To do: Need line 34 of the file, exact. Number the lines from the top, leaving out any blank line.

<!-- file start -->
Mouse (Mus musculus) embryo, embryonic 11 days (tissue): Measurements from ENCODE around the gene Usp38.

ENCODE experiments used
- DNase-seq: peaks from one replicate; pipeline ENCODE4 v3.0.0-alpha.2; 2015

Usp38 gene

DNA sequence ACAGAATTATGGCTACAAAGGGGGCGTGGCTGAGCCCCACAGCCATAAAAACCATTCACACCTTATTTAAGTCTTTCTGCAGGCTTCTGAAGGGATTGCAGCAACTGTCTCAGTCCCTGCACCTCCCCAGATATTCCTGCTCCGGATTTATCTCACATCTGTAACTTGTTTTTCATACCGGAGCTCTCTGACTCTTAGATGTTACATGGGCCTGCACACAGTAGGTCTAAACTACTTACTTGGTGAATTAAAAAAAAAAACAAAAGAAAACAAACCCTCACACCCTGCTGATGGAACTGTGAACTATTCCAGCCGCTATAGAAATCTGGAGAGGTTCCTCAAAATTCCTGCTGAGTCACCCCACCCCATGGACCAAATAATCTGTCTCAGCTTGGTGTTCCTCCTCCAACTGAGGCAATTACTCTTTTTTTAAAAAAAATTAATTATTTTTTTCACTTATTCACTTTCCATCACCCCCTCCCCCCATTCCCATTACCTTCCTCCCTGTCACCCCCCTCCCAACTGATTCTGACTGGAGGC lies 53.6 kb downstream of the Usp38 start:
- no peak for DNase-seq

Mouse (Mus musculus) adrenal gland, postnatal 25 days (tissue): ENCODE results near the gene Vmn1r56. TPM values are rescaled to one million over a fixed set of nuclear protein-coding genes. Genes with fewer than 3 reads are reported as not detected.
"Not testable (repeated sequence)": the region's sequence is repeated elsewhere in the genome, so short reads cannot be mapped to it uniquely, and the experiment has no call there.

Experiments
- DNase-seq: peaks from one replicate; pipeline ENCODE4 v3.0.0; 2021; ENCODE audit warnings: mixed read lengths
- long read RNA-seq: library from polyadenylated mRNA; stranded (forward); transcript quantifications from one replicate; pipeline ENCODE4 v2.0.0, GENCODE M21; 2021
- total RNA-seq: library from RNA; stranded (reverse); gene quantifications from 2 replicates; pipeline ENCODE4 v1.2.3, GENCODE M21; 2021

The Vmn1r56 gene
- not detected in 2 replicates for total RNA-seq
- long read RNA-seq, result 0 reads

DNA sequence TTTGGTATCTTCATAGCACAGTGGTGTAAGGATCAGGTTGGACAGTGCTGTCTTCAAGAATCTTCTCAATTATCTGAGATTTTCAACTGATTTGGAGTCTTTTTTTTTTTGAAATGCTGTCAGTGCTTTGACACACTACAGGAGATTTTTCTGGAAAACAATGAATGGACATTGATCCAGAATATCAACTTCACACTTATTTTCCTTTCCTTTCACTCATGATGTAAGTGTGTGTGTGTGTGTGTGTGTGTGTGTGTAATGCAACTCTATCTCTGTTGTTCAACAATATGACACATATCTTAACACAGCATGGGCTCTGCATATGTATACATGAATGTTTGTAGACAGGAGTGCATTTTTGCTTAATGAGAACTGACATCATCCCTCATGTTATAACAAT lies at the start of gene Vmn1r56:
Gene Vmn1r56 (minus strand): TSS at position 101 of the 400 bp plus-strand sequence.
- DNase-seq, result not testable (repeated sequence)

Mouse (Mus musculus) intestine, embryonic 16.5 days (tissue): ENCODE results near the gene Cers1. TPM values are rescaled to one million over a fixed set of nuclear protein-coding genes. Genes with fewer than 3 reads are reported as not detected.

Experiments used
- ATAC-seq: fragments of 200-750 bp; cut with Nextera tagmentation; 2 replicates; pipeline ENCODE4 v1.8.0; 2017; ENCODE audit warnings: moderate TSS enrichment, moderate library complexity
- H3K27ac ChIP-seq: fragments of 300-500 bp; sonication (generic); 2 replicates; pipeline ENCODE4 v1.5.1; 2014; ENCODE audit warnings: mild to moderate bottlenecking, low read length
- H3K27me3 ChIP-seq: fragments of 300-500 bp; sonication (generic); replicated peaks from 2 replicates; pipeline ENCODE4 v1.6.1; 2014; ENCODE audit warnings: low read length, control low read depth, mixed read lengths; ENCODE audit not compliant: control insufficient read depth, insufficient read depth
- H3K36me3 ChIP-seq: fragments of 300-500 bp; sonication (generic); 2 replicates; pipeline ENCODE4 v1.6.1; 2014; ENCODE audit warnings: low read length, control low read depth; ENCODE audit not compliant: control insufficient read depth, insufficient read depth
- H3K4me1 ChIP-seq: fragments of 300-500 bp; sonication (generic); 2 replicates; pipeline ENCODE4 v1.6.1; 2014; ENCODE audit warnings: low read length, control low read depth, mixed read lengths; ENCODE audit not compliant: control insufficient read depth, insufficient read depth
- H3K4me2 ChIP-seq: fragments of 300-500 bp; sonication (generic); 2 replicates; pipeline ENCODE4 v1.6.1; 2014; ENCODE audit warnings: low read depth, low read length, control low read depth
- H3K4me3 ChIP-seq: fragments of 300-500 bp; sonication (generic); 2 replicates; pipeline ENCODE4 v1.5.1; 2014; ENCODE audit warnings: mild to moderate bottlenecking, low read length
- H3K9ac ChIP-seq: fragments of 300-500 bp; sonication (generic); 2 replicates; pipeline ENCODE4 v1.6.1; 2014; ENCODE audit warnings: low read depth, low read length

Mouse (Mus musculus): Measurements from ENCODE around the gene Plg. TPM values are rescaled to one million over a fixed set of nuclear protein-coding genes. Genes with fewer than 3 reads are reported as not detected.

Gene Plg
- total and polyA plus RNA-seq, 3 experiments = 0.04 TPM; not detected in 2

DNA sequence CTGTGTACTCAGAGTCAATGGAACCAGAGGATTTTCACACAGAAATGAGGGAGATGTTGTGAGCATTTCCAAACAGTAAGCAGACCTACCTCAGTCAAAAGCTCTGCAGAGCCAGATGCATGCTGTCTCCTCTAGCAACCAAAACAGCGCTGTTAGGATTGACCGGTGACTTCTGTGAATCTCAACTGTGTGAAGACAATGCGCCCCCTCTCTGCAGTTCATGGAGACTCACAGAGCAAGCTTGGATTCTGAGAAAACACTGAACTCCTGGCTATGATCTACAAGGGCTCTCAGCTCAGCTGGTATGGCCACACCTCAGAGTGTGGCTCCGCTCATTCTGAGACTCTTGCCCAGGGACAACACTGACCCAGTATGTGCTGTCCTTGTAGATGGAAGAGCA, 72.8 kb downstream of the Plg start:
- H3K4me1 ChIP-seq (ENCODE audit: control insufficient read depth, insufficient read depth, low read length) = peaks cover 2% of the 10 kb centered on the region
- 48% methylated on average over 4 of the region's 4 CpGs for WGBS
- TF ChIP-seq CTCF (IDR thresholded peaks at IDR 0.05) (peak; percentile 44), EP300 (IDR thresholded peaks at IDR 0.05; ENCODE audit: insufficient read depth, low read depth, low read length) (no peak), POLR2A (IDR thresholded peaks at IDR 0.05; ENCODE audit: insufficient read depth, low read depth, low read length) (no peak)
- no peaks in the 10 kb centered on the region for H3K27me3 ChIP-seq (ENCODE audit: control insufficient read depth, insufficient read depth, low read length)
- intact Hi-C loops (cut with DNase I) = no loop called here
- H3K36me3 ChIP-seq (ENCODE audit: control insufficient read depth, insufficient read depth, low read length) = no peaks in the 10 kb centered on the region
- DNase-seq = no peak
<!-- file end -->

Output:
- 48% methylated on average over 4 of the region's 4 CpGs for WGBS